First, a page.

CHARLESTON, S.C. (Reuters) - Family members of the people killed in an attack on a South Carolina church last year have sued the U.S. government over an FBI clerk’s mistake that allowed the purchase of the gun used in the shooting.
Wrongful death lawsuits filed by relatives and survivors of the shooting and reviewed by Reuters allege that at least one of the background check databases maintained by the federal government had information that should have prevented the firearm sale.
“At the end of the day, those who were wrong are accountable,” one of the plaintiffs, Arthur Hurd, said in a telephone interview on Friday. Hurd’s wife, Cynthia, was among nine people killed in the Emanuel African Methodist Episcopal Church in Charleston in June 2015.
“Our government should stand up and do for the people what is right,” Hurd said.
Dylann Roof, 22, has been charged in state court with murder and attempted murder, while federal prosecutors have charged him with 33 counts including hate crimes, obstruction of religion and firearms offenses.
Federal Bureau of Investigation spokeswoman Susan McKee said the agency does not comment on pending litigation.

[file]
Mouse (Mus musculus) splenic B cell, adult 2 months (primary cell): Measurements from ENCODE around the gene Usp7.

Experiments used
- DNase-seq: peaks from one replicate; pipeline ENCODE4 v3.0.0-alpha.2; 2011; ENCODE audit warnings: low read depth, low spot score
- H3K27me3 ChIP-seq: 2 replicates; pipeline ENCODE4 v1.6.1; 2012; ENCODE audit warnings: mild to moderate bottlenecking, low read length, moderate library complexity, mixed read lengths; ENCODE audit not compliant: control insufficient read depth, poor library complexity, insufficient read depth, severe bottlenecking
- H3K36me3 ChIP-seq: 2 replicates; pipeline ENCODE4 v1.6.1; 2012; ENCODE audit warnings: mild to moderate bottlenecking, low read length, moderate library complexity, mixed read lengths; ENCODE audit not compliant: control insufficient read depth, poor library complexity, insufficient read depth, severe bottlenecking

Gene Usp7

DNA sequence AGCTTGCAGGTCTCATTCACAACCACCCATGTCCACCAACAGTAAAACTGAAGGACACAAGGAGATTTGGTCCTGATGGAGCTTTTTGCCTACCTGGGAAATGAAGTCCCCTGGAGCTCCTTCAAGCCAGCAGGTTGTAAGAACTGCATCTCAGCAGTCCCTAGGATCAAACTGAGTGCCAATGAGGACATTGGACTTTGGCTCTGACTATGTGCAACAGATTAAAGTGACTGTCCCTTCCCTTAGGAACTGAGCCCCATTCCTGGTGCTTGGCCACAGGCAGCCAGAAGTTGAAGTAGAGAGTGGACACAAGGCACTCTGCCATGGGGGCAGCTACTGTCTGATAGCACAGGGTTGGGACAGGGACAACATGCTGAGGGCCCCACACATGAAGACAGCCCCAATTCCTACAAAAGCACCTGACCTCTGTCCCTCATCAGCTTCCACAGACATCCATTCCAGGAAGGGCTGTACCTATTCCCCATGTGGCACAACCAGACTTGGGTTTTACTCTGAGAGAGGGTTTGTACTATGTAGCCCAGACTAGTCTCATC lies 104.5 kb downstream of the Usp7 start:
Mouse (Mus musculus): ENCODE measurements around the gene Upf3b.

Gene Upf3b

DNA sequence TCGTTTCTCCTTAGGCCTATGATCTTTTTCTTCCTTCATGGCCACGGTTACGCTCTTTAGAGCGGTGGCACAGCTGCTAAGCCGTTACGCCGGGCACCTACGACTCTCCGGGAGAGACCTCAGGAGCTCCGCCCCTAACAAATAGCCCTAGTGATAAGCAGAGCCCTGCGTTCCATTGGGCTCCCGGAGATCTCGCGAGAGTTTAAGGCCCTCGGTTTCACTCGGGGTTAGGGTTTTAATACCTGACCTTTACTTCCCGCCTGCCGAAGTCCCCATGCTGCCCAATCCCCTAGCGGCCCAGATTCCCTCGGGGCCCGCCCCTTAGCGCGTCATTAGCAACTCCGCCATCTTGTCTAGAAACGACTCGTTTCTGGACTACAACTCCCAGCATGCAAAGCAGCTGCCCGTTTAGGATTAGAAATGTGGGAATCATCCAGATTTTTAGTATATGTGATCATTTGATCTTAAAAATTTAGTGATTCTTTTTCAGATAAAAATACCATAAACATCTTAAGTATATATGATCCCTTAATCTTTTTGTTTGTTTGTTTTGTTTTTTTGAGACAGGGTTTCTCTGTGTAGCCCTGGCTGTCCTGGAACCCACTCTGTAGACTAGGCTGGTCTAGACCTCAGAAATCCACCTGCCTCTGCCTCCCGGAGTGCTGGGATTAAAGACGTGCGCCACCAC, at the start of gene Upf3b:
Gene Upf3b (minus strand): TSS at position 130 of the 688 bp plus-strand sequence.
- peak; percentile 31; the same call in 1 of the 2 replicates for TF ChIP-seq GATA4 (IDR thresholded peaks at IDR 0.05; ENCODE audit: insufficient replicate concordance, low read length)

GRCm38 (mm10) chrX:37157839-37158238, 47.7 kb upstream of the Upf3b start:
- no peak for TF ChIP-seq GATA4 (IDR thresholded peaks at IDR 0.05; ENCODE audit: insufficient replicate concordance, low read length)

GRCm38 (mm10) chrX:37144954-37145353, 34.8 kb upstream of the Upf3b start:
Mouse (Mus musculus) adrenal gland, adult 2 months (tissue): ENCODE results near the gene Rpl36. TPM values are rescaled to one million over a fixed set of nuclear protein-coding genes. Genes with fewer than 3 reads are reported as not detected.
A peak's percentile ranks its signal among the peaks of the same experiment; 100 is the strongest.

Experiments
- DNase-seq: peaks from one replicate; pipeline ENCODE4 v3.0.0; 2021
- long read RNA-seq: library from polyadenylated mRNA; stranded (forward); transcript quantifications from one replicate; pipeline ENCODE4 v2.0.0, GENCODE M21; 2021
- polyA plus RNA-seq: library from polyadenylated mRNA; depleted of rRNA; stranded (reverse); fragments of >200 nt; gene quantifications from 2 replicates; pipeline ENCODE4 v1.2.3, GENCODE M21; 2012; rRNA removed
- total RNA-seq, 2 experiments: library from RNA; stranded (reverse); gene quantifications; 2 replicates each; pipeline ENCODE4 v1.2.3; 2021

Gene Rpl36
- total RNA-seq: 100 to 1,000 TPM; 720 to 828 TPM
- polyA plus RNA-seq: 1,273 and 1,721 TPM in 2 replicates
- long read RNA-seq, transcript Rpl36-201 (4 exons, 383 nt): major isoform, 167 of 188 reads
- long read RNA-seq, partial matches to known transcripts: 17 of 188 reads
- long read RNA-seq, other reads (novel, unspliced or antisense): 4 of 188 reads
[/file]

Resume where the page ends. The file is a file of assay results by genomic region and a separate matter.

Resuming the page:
The FBI runs federal background checks for gun dealers in more than 30 states, including South Carolina. If the agency does not report back to the retailer with a yes or no decision in three business days, U.S. law allows a gun to be sold.
FBI Director James Comey has said that Roof was able to buy a gun in April 2015 because of errors in his federal background check.
The examiner who conducted Roof’s check did not see a February 2015 police report in which Roof admitted to unlawful drug possession, which would have barred him from buying the weapon, Comey said last year.
That information did not come to light because Roof’s record listed the wrong arresting agency, federal authorities said.
Lawsuits filed by the shooting victims’ estates on Thursday reject the claim that the FBI did not have access to the arrest report that would have required the gun sale to be denied.
“Federal law precluded the government from allowing the firearm sale,” said lawyer Mullins McLeod, who represents three of the Emanuel victims’ estates. “The victims’ civil suit against the FBI seeks to hold the government accountable to the law and demonstrate it is not above the law.”
Additional reporting, writing by Colleen Jenkins; Editing by Toni Reinhold and Bernard Orr